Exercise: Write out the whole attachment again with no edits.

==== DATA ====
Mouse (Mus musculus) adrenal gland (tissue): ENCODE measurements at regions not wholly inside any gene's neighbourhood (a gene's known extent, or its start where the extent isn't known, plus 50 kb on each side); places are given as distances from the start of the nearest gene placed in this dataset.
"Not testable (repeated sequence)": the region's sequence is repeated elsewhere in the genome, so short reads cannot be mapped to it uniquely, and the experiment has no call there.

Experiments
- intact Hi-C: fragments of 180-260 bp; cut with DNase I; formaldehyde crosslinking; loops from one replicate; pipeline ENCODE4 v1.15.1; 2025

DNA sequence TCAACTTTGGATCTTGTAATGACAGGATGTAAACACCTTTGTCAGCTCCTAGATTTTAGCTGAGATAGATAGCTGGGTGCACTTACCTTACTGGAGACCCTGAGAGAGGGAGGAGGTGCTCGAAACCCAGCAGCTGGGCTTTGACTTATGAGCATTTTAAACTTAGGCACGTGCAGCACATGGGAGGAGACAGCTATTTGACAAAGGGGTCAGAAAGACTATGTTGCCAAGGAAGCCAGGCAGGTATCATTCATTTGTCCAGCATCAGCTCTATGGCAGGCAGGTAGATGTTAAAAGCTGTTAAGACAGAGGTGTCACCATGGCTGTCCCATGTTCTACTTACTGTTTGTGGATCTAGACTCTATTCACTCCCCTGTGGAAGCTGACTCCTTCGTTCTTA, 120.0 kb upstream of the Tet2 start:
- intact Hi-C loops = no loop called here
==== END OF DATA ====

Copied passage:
Mouse (Mus musculus) adrenal gland (tissue): ENCODE measurements at regions not wholly inside any gene's neighbourhood (a gene's known extent, or its start where the extent isn't known, plus 50 kb on each side); places are given as distances from the start of the nearest gene placed in this dataset.
"Not testable (repeated sequence)": the region's sequence is repeated elsewhere in the genome, so short reads cannot be mapped to it uniquely, and the experiment has no call there.

Experiments
- intact Hi-C: fragments of 180-260 bp; cut with DNase I; formaldehyde crosslinking; loops from one replicate; pipeline ENCODE4 v1.15.1; 2025

DNA sequence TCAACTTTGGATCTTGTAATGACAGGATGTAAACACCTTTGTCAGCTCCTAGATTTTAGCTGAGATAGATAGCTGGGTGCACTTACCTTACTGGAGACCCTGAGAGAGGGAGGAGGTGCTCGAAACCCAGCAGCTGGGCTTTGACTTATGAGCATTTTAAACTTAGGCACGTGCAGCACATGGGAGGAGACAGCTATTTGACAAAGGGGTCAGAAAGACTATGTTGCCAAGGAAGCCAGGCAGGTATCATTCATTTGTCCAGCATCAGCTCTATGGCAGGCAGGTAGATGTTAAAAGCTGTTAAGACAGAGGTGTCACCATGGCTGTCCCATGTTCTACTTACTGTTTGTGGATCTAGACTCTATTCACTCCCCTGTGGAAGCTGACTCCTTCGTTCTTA, 120.0 kb upstream of the Tet2 start:
- intact Hi-C loops = no loop called here